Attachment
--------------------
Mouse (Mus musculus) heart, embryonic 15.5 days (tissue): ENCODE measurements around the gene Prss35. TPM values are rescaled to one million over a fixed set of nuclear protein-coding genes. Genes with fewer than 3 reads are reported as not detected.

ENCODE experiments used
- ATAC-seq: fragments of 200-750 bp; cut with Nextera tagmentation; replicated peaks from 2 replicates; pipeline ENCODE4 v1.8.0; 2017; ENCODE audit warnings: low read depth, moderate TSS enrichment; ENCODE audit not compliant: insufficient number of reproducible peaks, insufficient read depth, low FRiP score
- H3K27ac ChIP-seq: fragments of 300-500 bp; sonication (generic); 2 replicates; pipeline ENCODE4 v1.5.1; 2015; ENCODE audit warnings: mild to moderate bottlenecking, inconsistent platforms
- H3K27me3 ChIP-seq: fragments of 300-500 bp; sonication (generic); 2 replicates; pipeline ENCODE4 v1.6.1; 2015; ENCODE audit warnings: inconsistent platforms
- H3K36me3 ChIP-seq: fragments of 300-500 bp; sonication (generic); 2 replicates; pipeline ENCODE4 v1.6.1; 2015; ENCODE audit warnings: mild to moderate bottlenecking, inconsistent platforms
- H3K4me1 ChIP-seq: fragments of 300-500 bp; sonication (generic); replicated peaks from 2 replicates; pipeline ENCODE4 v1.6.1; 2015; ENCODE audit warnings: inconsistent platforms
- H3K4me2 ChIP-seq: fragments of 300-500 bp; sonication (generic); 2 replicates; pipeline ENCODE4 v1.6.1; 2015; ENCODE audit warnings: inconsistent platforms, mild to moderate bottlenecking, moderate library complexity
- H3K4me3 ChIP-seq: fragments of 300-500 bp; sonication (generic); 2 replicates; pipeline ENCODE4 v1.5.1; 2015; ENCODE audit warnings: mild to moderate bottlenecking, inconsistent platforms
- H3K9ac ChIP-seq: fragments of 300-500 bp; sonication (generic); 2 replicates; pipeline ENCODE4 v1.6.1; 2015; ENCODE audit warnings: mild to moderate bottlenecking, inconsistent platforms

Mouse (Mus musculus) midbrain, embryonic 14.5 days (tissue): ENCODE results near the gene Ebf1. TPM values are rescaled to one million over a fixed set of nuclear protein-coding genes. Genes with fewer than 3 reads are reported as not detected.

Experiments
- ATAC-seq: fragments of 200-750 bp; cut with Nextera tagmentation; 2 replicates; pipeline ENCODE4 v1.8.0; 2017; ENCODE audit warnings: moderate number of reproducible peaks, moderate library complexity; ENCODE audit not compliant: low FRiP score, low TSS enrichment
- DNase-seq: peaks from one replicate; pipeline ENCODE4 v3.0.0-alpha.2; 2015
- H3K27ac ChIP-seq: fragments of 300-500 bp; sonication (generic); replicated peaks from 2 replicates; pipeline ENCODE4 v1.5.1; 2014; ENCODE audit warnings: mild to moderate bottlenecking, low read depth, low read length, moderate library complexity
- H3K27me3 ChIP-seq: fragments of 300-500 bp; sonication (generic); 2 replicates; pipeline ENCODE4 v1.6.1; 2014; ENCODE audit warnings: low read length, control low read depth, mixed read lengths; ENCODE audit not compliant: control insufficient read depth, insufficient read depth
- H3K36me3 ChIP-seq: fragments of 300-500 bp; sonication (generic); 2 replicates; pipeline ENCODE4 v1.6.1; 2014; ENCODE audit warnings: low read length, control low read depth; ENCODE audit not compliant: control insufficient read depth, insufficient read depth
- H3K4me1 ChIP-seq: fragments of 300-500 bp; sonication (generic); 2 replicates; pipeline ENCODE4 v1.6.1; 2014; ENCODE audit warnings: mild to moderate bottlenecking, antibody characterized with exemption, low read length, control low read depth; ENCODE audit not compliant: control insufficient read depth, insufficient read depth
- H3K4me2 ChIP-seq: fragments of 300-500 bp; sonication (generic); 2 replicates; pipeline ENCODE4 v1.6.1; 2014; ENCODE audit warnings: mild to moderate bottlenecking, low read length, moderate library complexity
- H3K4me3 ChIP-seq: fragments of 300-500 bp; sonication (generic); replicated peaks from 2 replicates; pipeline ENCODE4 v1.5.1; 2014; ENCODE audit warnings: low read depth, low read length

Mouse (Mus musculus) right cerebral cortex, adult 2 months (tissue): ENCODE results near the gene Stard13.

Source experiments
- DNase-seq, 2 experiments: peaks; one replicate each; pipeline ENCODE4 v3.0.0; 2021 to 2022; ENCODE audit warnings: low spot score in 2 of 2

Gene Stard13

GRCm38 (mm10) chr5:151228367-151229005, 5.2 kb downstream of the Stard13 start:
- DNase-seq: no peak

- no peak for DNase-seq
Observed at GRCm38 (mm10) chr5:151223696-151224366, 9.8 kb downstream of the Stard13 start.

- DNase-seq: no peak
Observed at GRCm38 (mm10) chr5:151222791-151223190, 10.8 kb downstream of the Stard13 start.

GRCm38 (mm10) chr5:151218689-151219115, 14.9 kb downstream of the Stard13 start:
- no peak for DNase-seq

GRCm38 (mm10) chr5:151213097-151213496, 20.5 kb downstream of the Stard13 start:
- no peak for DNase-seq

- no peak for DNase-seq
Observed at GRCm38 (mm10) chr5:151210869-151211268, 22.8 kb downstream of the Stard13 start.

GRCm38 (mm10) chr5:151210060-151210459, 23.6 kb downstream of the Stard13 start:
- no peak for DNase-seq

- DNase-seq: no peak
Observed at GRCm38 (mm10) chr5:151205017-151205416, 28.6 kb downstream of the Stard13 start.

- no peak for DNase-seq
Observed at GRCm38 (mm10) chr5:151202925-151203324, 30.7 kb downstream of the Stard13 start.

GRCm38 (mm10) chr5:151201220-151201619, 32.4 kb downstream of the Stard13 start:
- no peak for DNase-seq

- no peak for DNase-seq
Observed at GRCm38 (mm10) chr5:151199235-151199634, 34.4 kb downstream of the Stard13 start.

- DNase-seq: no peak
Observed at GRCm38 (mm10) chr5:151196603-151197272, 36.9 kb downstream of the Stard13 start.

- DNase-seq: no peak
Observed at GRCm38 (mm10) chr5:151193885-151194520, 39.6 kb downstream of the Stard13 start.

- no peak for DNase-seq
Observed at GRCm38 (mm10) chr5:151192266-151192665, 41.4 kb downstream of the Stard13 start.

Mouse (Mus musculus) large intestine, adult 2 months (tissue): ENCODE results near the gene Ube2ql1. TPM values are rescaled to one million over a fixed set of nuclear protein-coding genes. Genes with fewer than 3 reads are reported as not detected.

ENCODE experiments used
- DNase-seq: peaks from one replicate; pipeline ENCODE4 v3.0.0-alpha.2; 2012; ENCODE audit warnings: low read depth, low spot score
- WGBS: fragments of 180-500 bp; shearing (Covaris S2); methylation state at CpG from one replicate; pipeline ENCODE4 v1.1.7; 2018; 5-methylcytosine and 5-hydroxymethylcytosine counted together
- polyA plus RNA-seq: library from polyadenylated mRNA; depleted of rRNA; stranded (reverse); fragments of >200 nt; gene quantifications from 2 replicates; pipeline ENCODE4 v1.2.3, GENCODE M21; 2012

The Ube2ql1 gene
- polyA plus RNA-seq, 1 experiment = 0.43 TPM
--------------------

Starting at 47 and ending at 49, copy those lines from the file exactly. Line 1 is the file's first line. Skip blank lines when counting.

- DNase-seq: no peak
Observed at GRCm38 (mm10) chr5:151196603-151197272, 36.9 kb downstream of the Stard13 start.

- DNase-seq: no peak